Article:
Despite fears of a property slowdown, New Zealand's strong economy will help to keep house prices steady by attracting migrants and keeping Kiwis here, says KPMG.
House hunters will be wanting the current property cycle to slow or reverse after its great run over the past few years, according to the professional services firm.
"However, market data is mixed, and while it does show a definite slowdown compared to previous years' growth, explicit major declines are not yet clearly discernible," KPMG said in the commentary to its latest Financial Institutions Performance survey.
QV's latest data showed Auckland property prices in the 12 months to August rose by 2.8 per cent - the slowest growth rate in six years.
KPMG said steadily increasing floating rates on new mortgages might be contributing to a cooling demand from house buyers.
Loan-to-value restrictions in New Zealand and rules in China restricting the flow of money overseas had also played a part.
"However, fundamental factors bolstering the market are expected to persist over the short to medium term. For instance, New Zealand's relatively prosperous economy amongst the advanced economies continues to attract migrants and deters Kiwis from emigrating or encourages them to return, thereby supporting demand," KPMG said.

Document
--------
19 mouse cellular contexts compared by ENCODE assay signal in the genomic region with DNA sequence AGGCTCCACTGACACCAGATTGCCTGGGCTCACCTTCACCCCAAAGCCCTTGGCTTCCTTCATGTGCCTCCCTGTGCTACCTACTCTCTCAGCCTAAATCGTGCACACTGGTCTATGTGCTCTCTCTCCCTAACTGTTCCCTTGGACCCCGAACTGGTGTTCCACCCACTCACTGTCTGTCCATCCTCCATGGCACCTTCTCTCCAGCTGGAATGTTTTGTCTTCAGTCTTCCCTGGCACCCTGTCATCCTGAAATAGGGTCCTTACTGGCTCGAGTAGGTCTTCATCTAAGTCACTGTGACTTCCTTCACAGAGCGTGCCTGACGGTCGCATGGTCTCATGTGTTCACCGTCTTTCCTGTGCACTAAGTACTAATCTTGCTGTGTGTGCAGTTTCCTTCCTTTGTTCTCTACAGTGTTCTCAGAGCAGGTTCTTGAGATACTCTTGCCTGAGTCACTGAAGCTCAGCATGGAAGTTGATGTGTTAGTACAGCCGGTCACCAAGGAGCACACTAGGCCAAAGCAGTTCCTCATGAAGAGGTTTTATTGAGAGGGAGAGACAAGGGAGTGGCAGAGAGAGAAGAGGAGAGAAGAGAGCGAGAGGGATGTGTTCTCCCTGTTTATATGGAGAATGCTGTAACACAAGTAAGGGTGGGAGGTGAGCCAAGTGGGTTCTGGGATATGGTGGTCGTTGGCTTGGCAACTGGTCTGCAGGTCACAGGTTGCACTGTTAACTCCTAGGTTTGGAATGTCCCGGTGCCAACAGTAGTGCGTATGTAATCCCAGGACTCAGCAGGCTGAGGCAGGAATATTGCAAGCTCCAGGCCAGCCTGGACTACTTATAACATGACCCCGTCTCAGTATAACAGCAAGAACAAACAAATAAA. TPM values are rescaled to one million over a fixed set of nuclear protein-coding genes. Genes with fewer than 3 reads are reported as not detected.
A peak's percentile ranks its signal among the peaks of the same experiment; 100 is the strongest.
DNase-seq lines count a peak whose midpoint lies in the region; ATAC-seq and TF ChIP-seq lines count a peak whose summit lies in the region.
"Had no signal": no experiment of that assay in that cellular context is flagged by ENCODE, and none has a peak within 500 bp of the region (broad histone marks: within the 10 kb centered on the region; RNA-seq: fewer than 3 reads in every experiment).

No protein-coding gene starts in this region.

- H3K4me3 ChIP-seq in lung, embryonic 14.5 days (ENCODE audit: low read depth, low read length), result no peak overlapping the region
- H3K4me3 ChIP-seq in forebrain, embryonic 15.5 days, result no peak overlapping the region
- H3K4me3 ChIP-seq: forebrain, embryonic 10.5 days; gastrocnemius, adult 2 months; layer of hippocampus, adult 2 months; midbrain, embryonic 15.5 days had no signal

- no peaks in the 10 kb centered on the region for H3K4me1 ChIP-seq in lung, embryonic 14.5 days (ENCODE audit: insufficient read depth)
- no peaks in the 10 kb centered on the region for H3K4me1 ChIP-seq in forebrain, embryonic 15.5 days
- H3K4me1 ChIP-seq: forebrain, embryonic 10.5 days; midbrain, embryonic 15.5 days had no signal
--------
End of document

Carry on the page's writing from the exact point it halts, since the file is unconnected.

Gross domestic product growth for the June quarter hit market expectations at 0.8 per cent, and was 2.5 per cent for the year.
Statistics New Zealand data showed monthly net migration was 5490 in August - down from 5800 in July and the second monthly fall in a row. Annual net migration was 72,100 for the year to August, down from 72,400 in July.
KPMG said higher costs were a big factor in a dip in the profits of New Zealand's banks.
Figures from KPMG's latest survey show net profits across the banks fell 1 per cent to $1.19 billion in the three months to June 30 -- down from $1.2b in the March quarter.
John Kensington, KPMG's head of banking and finance, said the main driver for the dip was an increase in operating expenses, which rose 14 per cent, or $165.5 million, over the quarter to $1.35b.
That was partly offset by an increase in net interest income, which rose by 3.32 per cent, or $165.46m, and an increase in non-interest income, which was up by 6.3 per cent, or $42.8m.
Kensington said the banks had lower impaired assets expenses, which reflected their focus on sustainable and diversified lending.
Loans and advances by the banks grew by 1.18 per cent over the quarter to $394.5b but this was the lowest quarterly growth in three years.